Observations and modeling of the elastogravity signals preceding direct seismic waves

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Science  01 Dec 2017:
Vol. 358, Issue 6367, pp. 1164-1168
DOI: 10.1126/science.aao0746

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Gravity gets into the earthquake game

Earthquakes generate large movements of mass, which slightly change the gravitational field. Unlike the elastic waves that propagate from the earthquake, the gravity perturbations travel at the speed of light. Vallée et al. have finally observed these gravity perturbations in seismometer records from the great Tohoku earthquake in Japan in 2011. The signal would have allowed an accurate magnitude estimation in minutes, rather than hours, for this catastrophic earthquake.

Science, this issue p. 1164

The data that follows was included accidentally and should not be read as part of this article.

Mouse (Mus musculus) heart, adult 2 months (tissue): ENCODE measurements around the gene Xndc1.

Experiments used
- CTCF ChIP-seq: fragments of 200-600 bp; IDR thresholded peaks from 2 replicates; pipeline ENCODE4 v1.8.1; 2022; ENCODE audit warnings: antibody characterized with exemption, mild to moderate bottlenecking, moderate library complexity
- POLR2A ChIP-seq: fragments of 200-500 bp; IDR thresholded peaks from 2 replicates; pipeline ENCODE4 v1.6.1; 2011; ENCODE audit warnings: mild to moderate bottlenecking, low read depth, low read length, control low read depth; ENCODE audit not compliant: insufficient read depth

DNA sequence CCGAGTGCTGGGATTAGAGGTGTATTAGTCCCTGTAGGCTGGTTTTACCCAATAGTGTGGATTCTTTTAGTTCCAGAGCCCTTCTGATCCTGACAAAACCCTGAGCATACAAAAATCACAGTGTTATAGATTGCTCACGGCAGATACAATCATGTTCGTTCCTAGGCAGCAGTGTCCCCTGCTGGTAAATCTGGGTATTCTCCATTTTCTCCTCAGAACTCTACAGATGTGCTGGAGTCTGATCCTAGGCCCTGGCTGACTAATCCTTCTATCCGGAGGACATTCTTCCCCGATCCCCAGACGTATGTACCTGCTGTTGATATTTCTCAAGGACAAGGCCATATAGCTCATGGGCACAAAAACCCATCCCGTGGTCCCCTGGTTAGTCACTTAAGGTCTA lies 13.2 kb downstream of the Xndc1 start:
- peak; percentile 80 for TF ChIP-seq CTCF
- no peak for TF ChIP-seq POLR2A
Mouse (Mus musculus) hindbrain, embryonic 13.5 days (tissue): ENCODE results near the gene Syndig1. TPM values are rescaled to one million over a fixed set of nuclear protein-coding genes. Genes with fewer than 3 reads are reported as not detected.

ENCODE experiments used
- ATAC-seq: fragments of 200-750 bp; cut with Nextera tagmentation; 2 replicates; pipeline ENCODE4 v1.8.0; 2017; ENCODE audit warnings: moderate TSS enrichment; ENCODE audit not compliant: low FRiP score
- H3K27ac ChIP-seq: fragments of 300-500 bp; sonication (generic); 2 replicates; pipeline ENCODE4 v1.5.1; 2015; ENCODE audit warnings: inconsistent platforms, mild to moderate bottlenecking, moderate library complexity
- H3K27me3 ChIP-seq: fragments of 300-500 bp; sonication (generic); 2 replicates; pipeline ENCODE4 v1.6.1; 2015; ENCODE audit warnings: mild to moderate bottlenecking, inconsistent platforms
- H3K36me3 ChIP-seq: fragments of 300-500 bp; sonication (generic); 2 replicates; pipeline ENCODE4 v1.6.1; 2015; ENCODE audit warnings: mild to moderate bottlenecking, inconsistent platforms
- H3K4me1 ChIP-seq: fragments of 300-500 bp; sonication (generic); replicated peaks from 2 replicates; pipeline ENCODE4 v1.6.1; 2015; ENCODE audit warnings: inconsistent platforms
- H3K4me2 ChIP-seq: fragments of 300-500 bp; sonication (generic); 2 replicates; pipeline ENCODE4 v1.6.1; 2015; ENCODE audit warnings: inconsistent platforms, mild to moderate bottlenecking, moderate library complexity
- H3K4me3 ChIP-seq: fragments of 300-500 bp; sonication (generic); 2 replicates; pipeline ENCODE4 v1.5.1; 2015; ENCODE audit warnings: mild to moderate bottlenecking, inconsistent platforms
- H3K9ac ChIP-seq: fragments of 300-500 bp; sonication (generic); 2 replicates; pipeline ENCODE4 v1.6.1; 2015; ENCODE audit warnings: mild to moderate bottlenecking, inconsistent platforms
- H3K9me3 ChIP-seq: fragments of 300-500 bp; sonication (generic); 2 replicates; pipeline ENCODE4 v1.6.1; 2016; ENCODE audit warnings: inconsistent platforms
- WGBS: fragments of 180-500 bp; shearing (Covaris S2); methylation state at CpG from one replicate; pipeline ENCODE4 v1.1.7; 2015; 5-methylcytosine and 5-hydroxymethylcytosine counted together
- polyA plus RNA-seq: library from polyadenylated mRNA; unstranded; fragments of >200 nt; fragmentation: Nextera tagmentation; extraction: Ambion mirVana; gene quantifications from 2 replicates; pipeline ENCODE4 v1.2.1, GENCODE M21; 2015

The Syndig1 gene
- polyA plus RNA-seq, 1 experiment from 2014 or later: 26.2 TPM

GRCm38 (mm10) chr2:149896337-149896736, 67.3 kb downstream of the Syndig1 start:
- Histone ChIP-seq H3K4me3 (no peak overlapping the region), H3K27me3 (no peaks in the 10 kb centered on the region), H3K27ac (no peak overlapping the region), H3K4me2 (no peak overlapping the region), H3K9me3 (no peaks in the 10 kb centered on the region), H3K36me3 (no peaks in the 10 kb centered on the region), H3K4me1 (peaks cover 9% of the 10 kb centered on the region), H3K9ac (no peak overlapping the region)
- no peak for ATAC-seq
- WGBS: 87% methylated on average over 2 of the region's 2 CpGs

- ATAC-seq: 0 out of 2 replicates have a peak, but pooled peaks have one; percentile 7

After an earthquake, the earliest deformation signals are not expected to be carried by the fastest (P) elastic waves but by the speed-of-light changes of the gravitational field. However, these perturbations are weak and, so far, their detection has not been accurate enough to fully understand their origins and to use them for a highly valuable rapid estimate of the earthquake magnitude. We show that gravity perturbations are particularly well observed with broadband seismometers at distances between 1000 and 2000 kilometers from the source of the 2011, moment magnitude 9.1, Tohoku earthquake. We can accurately model them by a new formalism, taking into account both the gravity changes and the gravity-induced motion. These prompt elastogravity signals open the window for minute time-scale magnitude determination for great earthquakes.

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